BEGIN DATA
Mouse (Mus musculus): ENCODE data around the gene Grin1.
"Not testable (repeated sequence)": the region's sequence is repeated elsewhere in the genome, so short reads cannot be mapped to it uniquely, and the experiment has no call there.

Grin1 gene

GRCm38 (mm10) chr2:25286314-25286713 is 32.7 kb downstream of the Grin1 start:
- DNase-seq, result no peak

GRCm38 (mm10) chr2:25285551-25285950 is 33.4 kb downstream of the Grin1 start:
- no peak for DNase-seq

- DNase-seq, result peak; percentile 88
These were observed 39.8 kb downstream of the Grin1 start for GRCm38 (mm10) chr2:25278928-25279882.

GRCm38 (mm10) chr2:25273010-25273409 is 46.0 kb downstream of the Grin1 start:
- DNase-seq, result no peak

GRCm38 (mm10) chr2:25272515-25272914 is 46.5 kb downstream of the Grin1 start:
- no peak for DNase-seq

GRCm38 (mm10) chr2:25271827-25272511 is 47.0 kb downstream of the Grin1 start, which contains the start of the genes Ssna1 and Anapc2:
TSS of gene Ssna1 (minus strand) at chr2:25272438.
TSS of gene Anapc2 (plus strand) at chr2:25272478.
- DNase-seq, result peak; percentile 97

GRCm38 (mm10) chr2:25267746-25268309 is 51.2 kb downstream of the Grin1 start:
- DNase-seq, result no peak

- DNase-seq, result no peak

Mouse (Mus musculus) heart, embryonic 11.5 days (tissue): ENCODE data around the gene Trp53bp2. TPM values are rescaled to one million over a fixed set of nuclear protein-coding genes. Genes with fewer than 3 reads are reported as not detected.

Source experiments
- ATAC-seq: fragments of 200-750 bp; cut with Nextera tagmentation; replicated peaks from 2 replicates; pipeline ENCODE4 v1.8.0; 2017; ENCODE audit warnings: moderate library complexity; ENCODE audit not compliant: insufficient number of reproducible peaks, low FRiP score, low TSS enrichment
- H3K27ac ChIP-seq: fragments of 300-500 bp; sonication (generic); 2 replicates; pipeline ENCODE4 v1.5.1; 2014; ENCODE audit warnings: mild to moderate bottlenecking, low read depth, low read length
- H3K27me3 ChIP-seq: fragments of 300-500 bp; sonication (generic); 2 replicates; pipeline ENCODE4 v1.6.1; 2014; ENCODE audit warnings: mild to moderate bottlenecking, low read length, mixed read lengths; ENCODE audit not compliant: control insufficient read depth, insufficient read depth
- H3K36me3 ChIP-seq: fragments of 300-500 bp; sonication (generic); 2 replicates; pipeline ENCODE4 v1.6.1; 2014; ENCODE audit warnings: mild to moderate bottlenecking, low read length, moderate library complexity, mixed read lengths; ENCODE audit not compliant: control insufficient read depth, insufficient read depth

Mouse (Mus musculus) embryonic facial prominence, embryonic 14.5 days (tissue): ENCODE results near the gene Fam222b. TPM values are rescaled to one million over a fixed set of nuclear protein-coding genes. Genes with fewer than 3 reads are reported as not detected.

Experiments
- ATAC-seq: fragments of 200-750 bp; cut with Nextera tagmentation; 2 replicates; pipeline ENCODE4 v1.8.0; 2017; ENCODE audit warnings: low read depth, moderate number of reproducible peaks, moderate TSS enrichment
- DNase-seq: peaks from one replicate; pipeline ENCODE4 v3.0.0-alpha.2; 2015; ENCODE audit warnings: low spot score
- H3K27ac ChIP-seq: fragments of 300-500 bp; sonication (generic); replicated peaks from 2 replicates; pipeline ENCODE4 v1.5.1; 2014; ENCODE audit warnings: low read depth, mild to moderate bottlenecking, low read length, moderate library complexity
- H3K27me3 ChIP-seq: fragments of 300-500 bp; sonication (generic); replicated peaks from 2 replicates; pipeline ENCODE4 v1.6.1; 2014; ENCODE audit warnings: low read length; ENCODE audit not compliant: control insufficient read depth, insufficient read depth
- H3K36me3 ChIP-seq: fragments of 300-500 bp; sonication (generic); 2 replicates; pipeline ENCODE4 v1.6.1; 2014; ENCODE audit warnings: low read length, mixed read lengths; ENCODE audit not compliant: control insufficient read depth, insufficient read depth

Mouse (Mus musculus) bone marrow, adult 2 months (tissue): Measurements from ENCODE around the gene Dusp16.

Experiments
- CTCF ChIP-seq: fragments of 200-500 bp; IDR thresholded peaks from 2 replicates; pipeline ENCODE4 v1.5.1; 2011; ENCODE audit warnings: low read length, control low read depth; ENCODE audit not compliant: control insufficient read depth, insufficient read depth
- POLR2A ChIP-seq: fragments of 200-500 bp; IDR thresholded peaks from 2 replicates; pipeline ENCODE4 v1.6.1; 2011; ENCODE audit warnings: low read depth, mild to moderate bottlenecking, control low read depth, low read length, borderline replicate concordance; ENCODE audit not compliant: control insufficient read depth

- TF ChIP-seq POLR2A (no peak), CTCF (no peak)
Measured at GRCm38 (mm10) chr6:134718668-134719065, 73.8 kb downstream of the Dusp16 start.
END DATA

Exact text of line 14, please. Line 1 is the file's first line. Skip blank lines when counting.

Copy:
GRCm38 (mm10) chr2:25271827-25272511 is 47.0 kb downstream of the Grin1 start, which contains the start of the genes Ssna1 and Anapc2: